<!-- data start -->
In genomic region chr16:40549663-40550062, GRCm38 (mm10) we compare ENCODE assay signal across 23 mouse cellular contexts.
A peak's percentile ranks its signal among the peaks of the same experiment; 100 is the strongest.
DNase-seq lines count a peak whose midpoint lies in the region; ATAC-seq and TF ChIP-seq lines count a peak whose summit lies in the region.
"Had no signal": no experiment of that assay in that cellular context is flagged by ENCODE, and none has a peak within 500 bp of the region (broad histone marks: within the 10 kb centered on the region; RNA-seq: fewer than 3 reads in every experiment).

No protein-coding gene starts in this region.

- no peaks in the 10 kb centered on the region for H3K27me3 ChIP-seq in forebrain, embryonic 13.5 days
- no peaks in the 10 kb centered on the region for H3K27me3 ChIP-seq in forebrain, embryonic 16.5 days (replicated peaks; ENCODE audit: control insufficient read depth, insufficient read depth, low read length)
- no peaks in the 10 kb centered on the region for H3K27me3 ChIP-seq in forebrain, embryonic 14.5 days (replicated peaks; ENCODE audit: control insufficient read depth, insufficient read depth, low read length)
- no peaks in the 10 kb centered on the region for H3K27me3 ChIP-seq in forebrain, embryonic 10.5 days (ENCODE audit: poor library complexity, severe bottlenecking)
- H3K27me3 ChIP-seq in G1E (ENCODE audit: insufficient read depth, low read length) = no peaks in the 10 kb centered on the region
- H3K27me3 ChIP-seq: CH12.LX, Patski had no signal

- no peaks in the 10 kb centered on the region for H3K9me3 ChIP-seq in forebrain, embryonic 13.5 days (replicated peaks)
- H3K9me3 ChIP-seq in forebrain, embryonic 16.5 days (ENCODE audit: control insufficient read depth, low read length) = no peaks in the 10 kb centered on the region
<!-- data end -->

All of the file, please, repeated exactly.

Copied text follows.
In genomic region chr16:40549663-40550062, GRCm38 (mm10) we compare ENCODE assay signal across 23 mouse cellular contexts.
A peak's percentile ranks its signal among the peaks of the same experiment; 100 is the strongest.
DNase-seq lines count a peak whose midpoint lies in the region; ATAC-seq and TF ChIP-seq lines count a peak whose summit lies in the region.
"Had no signal": no experiment of that assay in that cellular context is flagged by ENCODE, and none has a peak within 500 bp of the region (broad histone marks: within the 10 kb centered on the region; RNA-seq: fewer than 3 reads in every experiment).

No protein-coding gene starts in this region.

- no peaks in the 10 kb centered on the region for H3K27me3 ChIP-seq in forebrain, embryonic 13.5 days
- no peaks in the 10 kb centered on the region for H3K27me3 ChIP-seq in forebrain, embryonic 16.5 days (replicated peaks; ENCODE audit: control insufficient read depth, insufficient read depth, low read length)
- no peaks in the 10 kb centered on the region for H3K27me3 ChIP-seq in forebrain, embryonic 14.5 days (replicated peaks; ENCODE audit: control insufficient read depth, insufficient read depth, low read length)
- no peaks in the 10 kb centered on the region for H3K27me3 ChIP-seq in forebrain, embryonic 10.5 days (ENCODE audit: poor library complexity, severe bottlenecking)
- H3K27me3 ChIP-seq in G1E (ENCODE audit: insufficient read depth, low read length) = no peaks in the 10 kb centered on the region
- H3K27me3 ChIP-seq: CH12.LX, Patski had no signal

- no peaks in the 10 kb centered on the region for H3K9me3 ChIP-seq in forebrain, embryonic 13.5 days (replicated peaks)
- H3K9me3 ChIP-seq in forebrain, embryonic 16.5 days (ENCODE audit: control insufficient read depth, low read length) = no peaks in the 10 kb centered on the region